ITB injections were only administered to those patients who met the departmental requirements. The inclusion criteria for this study of ITB therapy included a previous traumatic event or disease that might have caused a nerve injury; examples include: a car accident, fall, amputation, surgery, tumor, surgery for a fracture, herpes and diabetes mellitus. Exclusion criteria were as follows: 1) pediatric patients 2) allergy to baclofen 3) pregnancy 4) cerebral disease 5) depressive disorder 6) coagulopathy 7) infection or other spinal lesions 8) patients who could not cooperate in ITB administration. Most of the patients who were involved in this clinical research study had a history of multiple fractures with multiple surgeries.
To ensure the patients’ safety, 6 h of NPO (nil per os; withholding oral intake of food and fluids) was required. electrocardiograph, pulse oximetry, and blood pressure were monitored during the procedure. The procedure was carried out in the lateral decubitus position using a 25 G spinal needle at the L3-4 level. Baclofen was injected only once the free flow of cerebrospinal fluid was observed.
There is no standard protocol suggesting the dosage or frequency of an individual injection of ITB. However, many studies of continuous ITB administration started their test dose with a bolus of 50-100 μg with 5 ml of normal saline. Therefore, it was decided to use a dose of 50 μg of baclofen (Lioresal® Novartis Pharma Stein AG, Switzerland) in this study. This injection was repeated once each month for three months. A 10-cm visual analog scale (VAS) was used to evaluate the pain severity of spontaneous pain, allodynia and hyperalgesia. The pin prick test was used for hyperalgesia and the brush test using a cotton bud for allodynia. Spontaneous pain was evaluated based on the patient’s normal daily life. The VAS score of each symptom was recorded before the first treatment, one week after each injection and one month after each injection. Patients were hospitalized for at least one day following each of the three injections for close observation and to control any adverse effects.
Statistical analysis was performed using the Statistical Package for Social Sciences software version 18.0 (SPSS Inc., USA). A paired t-test was performed, with a P < 0.001 considered to be statistically significant.


Thirty-one patients were treated with an individual ITB injection once a month for 3 months. The VAS scores of spontaneous pain decreased significantly subsequent to each injection (P < 0.001) (Fig. 1). For allodynia and hyperalgesia, the VAS score also decreased significantly (P < 0.001) (Figs. 2 and 3). In most of patients, a 30% pain reduction was reported both in allodynia and hyperalgesia. However, the reduction in spontaneous pain was not clinically significant (in other words, the level of a 30% reduction in pain was not reached).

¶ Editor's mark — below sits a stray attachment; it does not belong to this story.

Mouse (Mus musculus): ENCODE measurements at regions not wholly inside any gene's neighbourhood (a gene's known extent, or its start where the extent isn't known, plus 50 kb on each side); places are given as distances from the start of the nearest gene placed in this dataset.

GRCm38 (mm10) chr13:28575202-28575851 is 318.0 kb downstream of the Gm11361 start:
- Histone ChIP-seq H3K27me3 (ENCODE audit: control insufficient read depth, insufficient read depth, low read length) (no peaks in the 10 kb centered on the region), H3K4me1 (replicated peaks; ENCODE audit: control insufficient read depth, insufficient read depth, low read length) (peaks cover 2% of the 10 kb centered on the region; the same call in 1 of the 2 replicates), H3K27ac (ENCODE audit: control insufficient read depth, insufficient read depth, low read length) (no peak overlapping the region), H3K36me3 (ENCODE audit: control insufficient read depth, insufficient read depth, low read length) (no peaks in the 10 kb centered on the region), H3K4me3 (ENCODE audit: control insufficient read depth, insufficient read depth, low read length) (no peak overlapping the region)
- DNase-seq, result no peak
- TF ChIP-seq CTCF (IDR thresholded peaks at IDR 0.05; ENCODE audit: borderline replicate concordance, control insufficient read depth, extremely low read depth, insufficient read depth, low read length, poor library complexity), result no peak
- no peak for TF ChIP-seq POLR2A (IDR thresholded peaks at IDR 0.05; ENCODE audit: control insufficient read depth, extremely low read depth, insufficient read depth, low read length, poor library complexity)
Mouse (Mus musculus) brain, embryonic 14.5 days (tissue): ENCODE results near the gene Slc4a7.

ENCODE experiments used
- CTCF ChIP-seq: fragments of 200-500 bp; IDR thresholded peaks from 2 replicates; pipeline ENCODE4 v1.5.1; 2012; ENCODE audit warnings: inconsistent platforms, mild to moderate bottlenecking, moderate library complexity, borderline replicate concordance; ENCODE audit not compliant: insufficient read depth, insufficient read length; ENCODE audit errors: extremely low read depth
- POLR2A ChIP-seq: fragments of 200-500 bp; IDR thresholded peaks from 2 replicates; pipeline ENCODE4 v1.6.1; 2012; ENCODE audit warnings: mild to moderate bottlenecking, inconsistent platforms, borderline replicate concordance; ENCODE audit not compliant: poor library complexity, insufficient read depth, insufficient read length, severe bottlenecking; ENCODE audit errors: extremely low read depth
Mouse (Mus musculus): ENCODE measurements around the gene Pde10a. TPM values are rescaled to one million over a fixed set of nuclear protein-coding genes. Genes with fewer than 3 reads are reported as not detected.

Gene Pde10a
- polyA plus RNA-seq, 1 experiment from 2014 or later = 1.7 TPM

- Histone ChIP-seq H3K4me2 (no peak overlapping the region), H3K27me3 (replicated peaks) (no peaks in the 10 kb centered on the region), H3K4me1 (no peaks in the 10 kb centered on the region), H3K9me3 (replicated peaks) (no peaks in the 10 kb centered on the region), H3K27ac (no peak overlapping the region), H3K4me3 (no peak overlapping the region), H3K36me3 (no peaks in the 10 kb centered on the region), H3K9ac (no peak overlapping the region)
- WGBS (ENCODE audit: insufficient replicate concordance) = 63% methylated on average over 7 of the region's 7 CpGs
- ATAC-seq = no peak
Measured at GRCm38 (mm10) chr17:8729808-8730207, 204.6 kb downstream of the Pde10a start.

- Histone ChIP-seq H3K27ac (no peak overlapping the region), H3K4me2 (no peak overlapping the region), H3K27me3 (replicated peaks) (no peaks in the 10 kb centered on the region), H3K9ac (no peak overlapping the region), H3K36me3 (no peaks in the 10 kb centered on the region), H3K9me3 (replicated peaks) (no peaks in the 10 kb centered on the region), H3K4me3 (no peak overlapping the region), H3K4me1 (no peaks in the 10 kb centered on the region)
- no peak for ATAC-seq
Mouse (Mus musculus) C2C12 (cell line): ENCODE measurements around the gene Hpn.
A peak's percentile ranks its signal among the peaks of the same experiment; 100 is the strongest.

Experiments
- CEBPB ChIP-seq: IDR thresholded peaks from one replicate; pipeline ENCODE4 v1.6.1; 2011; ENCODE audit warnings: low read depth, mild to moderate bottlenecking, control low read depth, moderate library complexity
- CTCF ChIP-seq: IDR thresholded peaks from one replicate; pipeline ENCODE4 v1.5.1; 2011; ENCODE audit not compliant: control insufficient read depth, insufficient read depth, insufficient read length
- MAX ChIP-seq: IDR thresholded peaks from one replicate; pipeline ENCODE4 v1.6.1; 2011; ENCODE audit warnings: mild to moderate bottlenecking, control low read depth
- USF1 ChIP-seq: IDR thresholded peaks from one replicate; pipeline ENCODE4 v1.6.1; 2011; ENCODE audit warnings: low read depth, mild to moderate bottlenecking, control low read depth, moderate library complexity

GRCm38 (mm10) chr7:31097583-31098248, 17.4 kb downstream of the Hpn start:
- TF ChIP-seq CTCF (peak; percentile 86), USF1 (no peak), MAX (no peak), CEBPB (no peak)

Fig. 1
Visual analog scale scores (VAS) of spontaneous pain before the treatment and each treatment. The box plot shows a statistically significant decrease of the VAS scores for each treatment. *P < 0.001 compared with initiation of treatment. VAS: visual analog scale.
Fig. 2
Visual analog scale scores (VAS) of allodynia pain before the treatment and each treatment. The box plot shows a statistically significant decrease of the VAS scores for each treatment. *P < 0.001 compared with initiation of treatment. VAS: visual analog scale.
Fig. 3
Visual analog scale scores (VAS) of hyperalgesia before the treatment and each treatment. The box plot shows a statistically significant decrease of the VAS scores for each treatment. *P < 0.001 compared with initiation of treatment. VAS: visual analog scale.
There was no significant difference in the VAS scores between patients with pain in their upper extremities and those with pain in their lower extremities after the treatment.
Many adverse effects were seen after the injections (Fig. 4); however, none of the adverse effects was life threatening. The most common adverse effect was urinary dysfunction (74.2%) followed by fatigue (64.5%). Among the 5 patients who needed a Foley catheter, two of the patients requested the insertion of a Foley catheter due to the absence of a bedside companion or nurse throughout the night. Therefore, the actual percentage of patients who required a Foley catheter due to voiding difficulty was 9.6%. Dizziness, sleepiness, nausea, vomiting, dysesthesia were also reported. For fatigue, sleepiness, and dysesthesia, no special treatment was required. An antiemetic was given for those who suffered from nausea and vomiting. Most of the adverse effects disappeared within 24 h and none of them lasted more than 48 hours. No patients suffered from post-dural puncture headache (PDPH) or any other complications such as hematoma or infection.
Fig. 4
The bar chart shows the incidence of adverse effects in percentages.


One hypothesis of the cause of neuropathic pain is the loss of activity of the inhibitory neurotransmitter GABA in the spinal cord. There is evidence that endogenous GABA concentrations may be reduced after peripheral nerve injury. Loss of GABA-like immune-reactivity has been reported after the injury of the sciatic nerve [9].